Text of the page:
Annoying dialogue and poor characters are very much an issue in the manga adaptation of Reki Kawahara's The Isolator.
Title: The Isolator: Realization of Absolute Solitude
Genre: Sci-Fi, Action
Publisher: Kadokawa (JP), Yen Press (US)
Story/Artist: Reki Kawahara, Naoki Koshimizu, Shimeji
Serialized in: Dengeki Daioh
Translation: Jenny McKeon
Original Release Date: January 24, 2017
Review copy provided by Yen Press
When a light novel transitions into manga format, it should do a few things. The first is it should make you think of the original light novel, with the art telling the story. The second is if it’s wordier than it should be, the dialogue needs to be compelling and remotely interesting.
The Isolator is not compelling or remotely interesting.
Based off Reki Kawahara and Shimeji’s The Isolator LN series, the manga by Naoki Koshimizu follows Minoru Utsugi’s life as a high school student desperate to be alone. After an incident took place in his middle school class, he’s been determined to distance himself from people. But three months ago, he was hit by an orb from space, and that has granted him mysterious powers. Now he no longer feels normal, and begins to question his daily life.
While reflecting on his situation, Tonomi Minowa, a former middle school classmate and track athlete attempts to be his friend. This not only puts his desire of solitude in jeopardy, but also makes her track star teammates mad. Just when that seemed to be a big problem for Minoru, an even bigger problem awaits him that not only threatens him and Tonomi, but puts him in the face of other people also hit by this orb, good and bad.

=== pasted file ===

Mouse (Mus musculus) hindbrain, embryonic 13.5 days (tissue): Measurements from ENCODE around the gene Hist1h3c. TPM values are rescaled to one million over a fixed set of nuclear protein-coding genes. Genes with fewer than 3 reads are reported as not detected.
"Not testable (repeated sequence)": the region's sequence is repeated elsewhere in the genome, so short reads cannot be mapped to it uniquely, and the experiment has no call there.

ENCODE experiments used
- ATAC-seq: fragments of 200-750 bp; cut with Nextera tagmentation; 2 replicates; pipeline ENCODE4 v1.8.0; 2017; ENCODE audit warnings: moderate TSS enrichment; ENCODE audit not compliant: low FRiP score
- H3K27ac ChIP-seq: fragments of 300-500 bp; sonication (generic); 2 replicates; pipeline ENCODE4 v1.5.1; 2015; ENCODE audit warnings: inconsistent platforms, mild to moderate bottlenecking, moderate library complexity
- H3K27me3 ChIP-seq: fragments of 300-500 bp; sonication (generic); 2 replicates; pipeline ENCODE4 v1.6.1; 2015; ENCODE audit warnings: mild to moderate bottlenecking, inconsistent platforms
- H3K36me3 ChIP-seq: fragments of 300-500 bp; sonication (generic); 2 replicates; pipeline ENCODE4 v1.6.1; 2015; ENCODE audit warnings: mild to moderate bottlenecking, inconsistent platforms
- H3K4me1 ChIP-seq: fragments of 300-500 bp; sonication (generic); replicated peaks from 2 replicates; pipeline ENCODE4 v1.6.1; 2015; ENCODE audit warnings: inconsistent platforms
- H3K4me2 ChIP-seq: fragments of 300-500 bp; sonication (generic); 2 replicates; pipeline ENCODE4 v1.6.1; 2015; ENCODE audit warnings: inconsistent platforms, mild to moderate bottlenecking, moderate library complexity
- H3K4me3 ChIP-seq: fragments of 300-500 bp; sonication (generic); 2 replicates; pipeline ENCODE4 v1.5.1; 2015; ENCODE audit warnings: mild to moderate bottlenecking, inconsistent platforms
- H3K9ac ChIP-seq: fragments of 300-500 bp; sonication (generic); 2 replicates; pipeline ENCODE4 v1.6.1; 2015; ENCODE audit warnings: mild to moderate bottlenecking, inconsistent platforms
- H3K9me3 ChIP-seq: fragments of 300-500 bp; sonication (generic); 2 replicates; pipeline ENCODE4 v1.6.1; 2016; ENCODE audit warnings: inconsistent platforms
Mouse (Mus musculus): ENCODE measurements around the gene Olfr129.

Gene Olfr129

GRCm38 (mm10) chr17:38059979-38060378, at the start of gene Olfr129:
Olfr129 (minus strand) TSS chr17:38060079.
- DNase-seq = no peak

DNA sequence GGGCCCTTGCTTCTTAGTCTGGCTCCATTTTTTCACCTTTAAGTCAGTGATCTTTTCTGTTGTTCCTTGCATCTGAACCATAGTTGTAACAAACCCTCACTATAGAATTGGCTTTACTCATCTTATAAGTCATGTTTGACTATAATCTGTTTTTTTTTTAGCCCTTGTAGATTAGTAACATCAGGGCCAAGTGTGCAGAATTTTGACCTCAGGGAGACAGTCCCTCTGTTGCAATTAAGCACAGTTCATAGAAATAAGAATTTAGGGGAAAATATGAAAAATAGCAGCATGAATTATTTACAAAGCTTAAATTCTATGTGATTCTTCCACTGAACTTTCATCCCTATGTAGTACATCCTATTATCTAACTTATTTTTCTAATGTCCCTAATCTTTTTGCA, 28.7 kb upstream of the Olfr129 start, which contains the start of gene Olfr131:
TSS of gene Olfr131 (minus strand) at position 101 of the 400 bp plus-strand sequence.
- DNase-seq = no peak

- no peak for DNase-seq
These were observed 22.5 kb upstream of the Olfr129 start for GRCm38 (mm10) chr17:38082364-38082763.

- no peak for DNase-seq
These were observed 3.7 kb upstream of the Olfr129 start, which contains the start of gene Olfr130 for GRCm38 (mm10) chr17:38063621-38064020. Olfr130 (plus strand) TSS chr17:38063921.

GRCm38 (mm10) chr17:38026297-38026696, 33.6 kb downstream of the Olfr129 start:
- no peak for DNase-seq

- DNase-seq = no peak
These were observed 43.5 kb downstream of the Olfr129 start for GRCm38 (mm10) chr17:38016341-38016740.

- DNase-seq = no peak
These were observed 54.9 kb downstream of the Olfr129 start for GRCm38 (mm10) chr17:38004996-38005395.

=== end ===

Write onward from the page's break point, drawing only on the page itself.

The Isolator lives up to Kawahara’s prior works by introducing a main character that’s unable to connect socially. Unlike Kawahara’s more famous works, Sword Art Online and Accel World, there’s no online game to use as a distraction.
This time the focus is on orbs falling from space. What exactly is the reason for the orbs appearing from the sky? Minoru questions this while fretting about his life on a constant basis.
The plot that takes place in Volume 1 revolves around Minoru trying to figure out where his psyche is. To explain, he didn’t grow up well and the incident in middle school affected him to the point that he wants to be alone forever. Not surprisingly, events involving him change his circumstances — first with the orb which has granted him a weird power, and then with Tonomi who wants to be his friend. Then he meets someone using his orb power for evil, and then the lead female protagonist Yumiko, who immediately threatens Minoru’s grand plan of being in solitude.
The major problem with The Isolator is the dialogue. I immediately felt like I should have just read the LN once I got halfway through chapter 1. What could’ve helped was showing us the situation rather than telling us with words. Instead we get Minoru’s inner monologue, and for the most part, it’s annoyingly cryptic and vague. There’s teasing the important story, and then there’s explaining what’s going on an interesting manner, which this fails to do. This could be super prevalent in the LN, but Koshimizu doesn’t present any of the words in an intriguing manner. Combine that with characters with the typical personalities (the loner protagonist, the strong willed girl, the evil baddie that shows how evil he is, etc) done in mediocre fashion, you have a mediocre first volume.
Probably the only good thing in The Isolator is where it goes from here. They have to explain what’s going on with these powers, what happens with Tonomi, and who else has these powers. Otherwise, mostly everything feels forgettable and too wordy. Death March to the Parallel World Rhapsody is super wordy, but far more tolerable with its dialogue. That might be because it’s intentions are mostly clear; The Isolator’s is super vague, and that is hurting its readability.